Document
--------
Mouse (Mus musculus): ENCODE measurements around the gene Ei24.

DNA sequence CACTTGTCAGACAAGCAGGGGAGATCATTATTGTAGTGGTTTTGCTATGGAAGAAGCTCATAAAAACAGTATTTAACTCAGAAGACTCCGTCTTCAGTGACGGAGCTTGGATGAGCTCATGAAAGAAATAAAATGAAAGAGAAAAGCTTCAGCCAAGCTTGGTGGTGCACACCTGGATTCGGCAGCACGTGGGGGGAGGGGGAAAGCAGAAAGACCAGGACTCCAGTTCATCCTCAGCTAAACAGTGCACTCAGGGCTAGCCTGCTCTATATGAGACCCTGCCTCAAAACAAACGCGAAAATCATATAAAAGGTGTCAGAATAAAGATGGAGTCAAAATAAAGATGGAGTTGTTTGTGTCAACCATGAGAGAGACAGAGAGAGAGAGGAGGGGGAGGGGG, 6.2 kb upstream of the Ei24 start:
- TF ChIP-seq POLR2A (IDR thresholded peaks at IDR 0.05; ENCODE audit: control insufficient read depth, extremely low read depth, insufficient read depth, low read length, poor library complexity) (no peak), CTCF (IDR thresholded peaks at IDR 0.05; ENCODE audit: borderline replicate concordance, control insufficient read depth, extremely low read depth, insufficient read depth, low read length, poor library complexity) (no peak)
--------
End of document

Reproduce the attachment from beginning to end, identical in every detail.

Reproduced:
Mouse (Mus musculus): ENCODE measurements around the gene Ei24.

DNA sequence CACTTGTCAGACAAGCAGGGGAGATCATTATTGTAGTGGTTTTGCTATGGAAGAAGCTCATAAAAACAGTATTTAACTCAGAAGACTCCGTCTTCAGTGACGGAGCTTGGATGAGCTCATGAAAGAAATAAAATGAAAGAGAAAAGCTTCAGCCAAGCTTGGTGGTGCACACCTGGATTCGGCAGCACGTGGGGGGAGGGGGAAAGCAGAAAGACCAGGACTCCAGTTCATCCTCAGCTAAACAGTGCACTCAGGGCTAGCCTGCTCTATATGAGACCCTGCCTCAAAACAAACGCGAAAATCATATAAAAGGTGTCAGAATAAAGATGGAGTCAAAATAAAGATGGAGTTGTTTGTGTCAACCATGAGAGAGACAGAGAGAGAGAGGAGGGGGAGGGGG, 6.2 kb upstream of the Ei24 start:
- TF ChIP-seq POLR2A (IDR thresholded peaks at IDR 0.05; ENCODE audit: control insufficient read depth, extremely low read depth, insufficient read depth, low read length, poor library complexity) (no peak), CTCF (IDR thresholded peaks at IDR 0.05; ENCODE audit: borderline replicate concordance, control insufficient read depth, extremely low read depth, insufficient read depth, low read length, poor library complexity) (no peak)